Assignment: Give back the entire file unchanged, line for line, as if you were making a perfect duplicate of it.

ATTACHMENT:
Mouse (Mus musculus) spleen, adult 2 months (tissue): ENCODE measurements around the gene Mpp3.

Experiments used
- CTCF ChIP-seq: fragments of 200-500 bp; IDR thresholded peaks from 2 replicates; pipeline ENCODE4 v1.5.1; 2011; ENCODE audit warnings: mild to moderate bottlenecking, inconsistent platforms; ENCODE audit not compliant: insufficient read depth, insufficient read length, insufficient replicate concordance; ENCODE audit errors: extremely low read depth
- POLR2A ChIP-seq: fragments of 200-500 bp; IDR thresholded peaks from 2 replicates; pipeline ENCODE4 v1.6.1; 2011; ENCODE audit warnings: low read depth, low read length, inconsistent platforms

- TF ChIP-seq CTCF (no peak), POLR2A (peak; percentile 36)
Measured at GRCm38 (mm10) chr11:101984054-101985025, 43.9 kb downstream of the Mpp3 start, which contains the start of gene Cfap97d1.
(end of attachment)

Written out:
Mouse (Mus musculus) spleen, adult 2 months (tissue): ENCODE measurements around the gene Mpp3.

Experiments used
- CTCF ChIP-seq: fragments of 200-500 bp; IDR thresholded peaks from 2 replicates; pipeline ENCODE4 v1.5.1; 2011; ENCODE audit warnings: mild to moderate bottlenecking, inconsistent platforms; ENCODE audit not compliant: insufficient read depth, insufficient read length, insufficient replicate concordance; ENCODE audit errors: extremely low read depth
- POLR2A ChIP-seq: fragments of 200-500 bp; IDR thresholded peaks from 2 replicates; pipeline ENCODE4 v1.6.1; 2011; ENCODE audit warnings: low read depth, low read length, inconsistent platforms

- TF ChIP-seq CTCF (no peak), POLR2A (peak; percentile 36)
Measured at GRCm38 (mm10) chr11:101984054-101985025, 43.9 kb downstream of the Mpp3 start, which contains the start of gene Cfap97d1.